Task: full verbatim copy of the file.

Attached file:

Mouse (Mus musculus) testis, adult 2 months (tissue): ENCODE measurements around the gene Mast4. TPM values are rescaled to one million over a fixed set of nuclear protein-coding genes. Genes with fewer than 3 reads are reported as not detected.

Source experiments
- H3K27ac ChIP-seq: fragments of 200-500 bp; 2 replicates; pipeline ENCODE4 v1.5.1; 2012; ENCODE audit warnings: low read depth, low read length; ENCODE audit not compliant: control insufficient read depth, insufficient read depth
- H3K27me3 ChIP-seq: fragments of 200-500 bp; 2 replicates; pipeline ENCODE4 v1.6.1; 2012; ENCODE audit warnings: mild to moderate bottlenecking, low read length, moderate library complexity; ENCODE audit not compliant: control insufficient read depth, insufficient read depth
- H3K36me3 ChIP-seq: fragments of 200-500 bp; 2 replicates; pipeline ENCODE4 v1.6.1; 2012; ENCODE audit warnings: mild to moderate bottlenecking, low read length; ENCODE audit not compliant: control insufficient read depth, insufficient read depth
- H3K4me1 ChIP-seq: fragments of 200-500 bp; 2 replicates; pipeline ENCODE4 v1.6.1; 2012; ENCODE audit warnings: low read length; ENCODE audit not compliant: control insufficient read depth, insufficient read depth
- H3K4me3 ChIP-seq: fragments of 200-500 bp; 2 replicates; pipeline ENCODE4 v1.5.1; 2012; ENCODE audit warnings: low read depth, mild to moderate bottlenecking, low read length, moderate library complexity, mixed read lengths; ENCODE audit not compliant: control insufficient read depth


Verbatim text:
Mouse (Mus musculus) testis, adult 2 months (tissue): ENCODE measurements around the gene Mast4. TPM values are rescaled to one million over a fixed set of nuclear protein-coding genes. Genes with fewer than 3 reads are reported as not detected.

Source experiments
- H3K27ac ChIP-seq: fragments of 200-500 bp; 2 replicates; pipeline ENCODE4 v1.5.1; 2012; ENCODE audit warnings: low read depth, low read length; ENCODE audit not compliant: control insufficient read depth, insufficient read depth
- H3K27me3 ChIP-seq: fragments of 200-500 bp; 2 replicates; pipeline ENCODE4 v1.6.1; 2012; ENCODE audit warnings: mild to moderate bottlenecking, low read length, moderate library complexity; ENCODE audit not compliant: control insufficient read depth, insufficient read depth
- H3K36me3 ChIP-seq: fragments of 200-500 bp; 2 replicates; pipeline ENCODE4 v1.6.1; 2012; ENCODE audit warnings: mild to moderate bottlenecking, low read length; ENCODE audit not compliant: control insufficient read depth, insufficient read depth
- H3K4me1 ChIP-seq: fragments of 200-500 bp; 2 replicates; pipeline ENCODE4 v1.6.1; 2012; ENCODE audit warnings: low read length; ENCODE audit not compliant: control insufficient read depth, insufficient read depth
- H3K4me3 ChIP-seq: fragments of 200-500 bp; 2 replicates; pipeline ENCODE4 v1.5.1; 2012; ENCODE audit warnings: low read depth, mild to moderate bottlenecking, low read length, moderate library complexity, mixed read lengths; ENCODE audit not compliant: control insufficient read depth